Letters

This week’s letters

We’re a nation in danger of never
finishing a thing

So, as a country, we are 30 per cent less productive than the French (News,
10 August)? The French?

Are we talking about those same mesdames et monsieurs who take at least an hour off for lunch instead
of wolfing down a baguette at their desks? The very people who do a 35-hour
week, and would, allegedly, rather have a good time than work?

Apparently, we Brits have to work more than 10 hours more per week to
produce the same outcome as the French. And it doesn’t stop there.
Unfortunately, we are less productive than most of the nations in the developed
world.

Various theories have been put forward to explain this: the UK hasn’t
invested so much in technology; our weather isn’t as good; we work longer and
make up the productivity, so it doesn’t matter; we have the fourth largest
economy on the planet, so why worry?

Well, we should worry, a lot. We are becoming a nation of ‘starters’ –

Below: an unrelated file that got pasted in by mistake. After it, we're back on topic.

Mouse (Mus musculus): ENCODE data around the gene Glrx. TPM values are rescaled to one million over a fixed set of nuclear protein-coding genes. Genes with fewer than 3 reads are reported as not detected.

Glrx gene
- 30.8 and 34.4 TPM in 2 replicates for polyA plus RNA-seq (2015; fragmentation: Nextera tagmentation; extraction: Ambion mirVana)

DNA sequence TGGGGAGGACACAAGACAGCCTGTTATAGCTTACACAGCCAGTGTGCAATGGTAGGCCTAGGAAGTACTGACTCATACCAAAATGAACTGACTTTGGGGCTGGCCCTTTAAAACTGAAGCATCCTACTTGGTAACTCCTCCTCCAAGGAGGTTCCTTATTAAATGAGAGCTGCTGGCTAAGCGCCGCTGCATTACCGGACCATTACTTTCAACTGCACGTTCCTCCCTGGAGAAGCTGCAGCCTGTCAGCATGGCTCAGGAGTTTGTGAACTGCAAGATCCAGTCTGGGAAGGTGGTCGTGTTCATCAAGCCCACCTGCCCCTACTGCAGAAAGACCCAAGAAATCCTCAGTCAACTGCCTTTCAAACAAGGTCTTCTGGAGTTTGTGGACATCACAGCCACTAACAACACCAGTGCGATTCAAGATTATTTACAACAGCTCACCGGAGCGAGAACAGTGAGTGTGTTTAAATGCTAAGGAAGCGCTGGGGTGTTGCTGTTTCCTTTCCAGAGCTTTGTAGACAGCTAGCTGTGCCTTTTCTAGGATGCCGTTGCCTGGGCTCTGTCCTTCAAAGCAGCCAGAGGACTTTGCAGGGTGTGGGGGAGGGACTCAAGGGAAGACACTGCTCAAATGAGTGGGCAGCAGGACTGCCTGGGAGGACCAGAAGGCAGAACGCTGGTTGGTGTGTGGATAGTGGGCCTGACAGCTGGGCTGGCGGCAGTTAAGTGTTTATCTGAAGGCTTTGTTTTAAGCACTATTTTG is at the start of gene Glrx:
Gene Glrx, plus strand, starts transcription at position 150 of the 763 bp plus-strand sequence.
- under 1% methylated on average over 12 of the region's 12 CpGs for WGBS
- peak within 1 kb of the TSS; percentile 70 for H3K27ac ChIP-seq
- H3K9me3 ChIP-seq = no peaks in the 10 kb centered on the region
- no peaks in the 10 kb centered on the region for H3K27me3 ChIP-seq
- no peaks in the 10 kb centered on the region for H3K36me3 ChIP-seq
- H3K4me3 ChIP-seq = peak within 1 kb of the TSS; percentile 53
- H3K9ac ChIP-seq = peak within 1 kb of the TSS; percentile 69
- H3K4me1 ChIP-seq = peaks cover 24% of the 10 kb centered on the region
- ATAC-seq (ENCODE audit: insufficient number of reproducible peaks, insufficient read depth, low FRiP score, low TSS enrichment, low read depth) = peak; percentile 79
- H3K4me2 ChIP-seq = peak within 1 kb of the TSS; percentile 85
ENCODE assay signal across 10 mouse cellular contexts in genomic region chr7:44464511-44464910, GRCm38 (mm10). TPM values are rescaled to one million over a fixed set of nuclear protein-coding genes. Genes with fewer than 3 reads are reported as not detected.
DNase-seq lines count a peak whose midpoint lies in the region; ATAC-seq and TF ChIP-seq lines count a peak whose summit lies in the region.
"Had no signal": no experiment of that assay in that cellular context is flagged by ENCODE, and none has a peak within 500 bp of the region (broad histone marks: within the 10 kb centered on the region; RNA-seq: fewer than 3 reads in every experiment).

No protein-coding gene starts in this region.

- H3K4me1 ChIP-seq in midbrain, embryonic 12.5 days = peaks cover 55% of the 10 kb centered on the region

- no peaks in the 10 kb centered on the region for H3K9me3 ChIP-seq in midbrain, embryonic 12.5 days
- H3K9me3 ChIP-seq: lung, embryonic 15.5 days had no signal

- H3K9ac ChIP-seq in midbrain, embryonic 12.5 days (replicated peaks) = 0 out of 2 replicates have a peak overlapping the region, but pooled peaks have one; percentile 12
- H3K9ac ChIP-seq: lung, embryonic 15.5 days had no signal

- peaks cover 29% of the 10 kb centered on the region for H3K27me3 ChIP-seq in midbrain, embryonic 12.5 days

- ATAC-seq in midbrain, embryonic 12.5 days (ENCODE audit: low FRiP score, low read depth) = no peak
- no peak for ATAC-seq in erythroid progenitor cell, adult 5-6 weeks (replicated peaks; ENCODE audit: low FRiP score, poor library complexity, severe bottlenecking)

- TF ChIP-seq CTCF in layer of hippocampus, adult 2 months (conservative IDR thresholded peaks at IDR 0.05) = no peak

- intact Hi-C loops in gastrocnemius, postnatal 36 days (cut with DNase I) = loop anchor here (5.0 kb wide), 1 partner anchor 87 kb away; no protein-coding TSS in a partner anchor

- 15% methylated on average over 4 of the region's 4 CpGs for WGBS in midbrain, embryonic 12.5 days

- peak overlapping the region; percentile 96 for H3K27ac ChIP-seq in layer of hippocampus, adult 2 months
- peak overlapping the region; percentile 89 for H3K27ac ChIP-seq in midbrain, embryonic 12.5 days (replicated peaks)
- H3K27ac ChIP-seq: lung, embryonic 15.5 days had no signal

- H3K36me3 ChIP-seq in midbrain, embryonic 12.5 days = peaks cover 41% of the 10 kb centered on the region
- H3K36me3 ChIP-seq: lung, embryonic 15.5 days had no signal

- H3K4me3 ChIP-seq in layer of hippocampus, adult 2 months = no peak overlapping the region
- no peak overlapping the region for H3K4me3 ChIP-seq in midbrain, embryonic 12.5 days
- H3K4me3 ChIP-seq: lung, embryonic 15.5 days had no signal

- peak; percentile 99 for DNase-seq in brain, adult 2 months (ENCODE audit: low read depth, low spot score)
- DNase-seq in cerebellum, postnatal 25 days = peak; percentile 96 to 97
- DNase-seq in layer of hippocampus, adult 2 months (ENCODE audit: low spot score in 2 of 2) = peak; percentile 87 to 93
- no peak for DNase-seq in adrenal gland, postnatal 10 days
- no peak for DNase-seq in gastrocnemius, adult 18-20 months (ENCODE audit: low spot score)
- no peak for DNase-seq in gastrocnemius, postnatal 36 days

people who are outcome-driven, and not input-led. Everyone wants to do the
exciting bit. Fewer people want to do the unexciting bit of seeing the job
through to the very end.

Too many people are ‘wowed’ by the ‘ra-ra‘ and
flag-waving that surrounds exciting ideas. But then they lose sight of the
outcomes and whether, or what, they have actually achieved.

Two-thirds of business strategies fail. This is reflected from the top down,
and we are developing a frightening culture of never getting anything done.

To all of you leaders out there: let us make it our business to praise the
people who produce the outcomes. Reward those who finish the job. We could, for
example, bring people out from behind the PCs and recognise their achievements
in keeping the database in good order. For without the people who actually
finish the job, the starters simply wouldn’t get anywhere.

The truth is, too many ‘gonna do this and that’s’
just spoil the broth!

Jane Sunley,
Managing director, Learnpurple

New laws drowning voice of small
firms

Since 1997, more than 30 significant individual employment rights have been
introduced in the UK.

It is, therefore, perhaps not surprising that small businesses, often with
no separate HR function, feel that it is becoming increasingly difficult to
employ, manage, discipline and sack people without being put to significant
expense. And the latest of these rights will even require employers to extend
their grievance procedure to ex-workers.

Many smaller employers feel their voice has been left unheard in the debate